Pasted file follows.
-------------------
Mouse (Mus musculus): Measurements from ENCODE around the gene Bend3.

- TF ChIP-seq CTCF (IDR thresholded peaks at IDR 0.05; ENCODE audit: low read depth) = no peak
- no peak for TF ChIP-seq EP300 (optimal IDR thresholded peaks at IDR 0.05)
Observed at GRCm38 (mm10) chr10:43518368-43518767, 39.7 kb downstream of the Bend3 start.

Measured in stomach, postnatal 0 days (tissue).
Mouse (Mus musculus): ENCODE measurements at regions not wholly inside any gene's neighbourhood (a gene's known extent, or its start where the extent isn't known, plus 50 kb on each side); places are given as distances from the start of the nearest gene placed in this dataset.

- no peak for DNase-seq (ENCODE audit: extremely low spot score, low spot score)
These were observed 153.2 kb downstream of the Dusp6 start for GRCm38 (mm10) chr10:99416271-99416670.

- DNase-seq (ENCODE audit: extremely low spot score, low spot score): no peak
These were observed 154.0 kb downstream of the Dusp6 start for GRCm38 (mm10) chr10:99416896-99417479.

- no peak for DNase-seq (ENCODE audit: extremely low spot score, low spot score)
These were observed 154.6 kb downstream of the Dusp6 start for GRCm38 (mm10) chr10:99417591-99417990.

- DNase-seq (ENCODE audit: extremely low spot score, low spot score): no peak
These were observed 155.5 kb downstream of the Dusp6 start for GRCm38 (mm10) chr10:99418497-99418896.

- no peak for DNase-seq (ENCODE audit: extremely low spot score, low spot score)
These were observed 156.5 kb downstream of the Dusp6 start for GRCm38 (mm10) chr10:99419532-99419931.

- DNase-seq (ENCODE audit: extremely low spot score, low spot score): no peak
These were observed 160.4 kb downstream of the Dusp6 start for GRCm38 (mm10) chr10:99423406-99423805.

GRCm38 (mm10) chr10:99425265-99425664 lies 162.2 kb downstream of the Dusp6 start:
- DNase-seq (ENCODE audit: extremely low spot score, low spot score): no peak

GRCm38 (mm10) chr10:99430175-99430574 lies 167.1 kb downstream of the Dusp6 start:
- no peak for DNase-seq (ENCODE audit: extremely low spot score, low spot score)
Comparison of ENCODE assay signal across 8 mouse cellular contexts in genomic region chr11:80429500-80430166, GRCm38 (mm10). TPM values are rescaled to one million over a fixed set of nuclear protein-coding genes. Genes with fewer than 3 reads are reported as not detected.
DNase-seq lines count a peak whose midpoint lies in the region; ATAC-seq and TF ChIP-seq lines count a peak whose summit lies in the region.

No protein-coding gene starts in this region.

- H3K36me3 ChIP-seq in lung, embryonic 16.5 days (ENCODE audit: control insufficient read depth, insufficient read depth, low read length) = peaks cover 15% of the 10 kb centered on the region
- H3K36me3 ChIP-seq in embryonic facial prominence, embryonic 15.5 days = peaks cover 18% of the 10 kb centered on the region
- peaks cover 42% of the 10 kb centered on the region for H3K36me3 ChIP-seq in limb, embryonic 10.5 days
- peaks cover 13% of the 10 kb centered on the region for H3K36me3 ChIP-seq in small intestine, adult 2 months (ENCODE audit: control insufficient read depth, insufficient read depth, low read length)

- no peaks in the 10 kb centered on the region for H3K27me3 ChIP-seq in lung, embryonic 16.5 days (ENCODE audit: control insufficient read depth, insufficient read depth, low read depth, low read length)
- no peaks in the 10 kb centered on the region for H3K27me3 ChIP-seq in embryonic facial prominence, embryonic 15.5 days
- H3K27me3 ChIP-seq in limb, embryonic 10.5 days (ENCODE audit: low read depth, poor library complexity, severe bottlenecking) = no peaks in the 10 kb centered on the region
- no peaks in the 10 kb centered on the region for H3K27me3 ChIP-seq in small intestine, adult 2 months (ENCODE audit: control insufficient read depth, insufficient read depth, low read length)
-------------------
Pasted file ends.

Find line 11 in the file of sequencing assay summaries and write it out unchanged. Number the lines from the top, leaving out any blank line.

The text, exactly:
- no peak for DNase-seq (ENCODE audit: extremely low spot score, low spot score)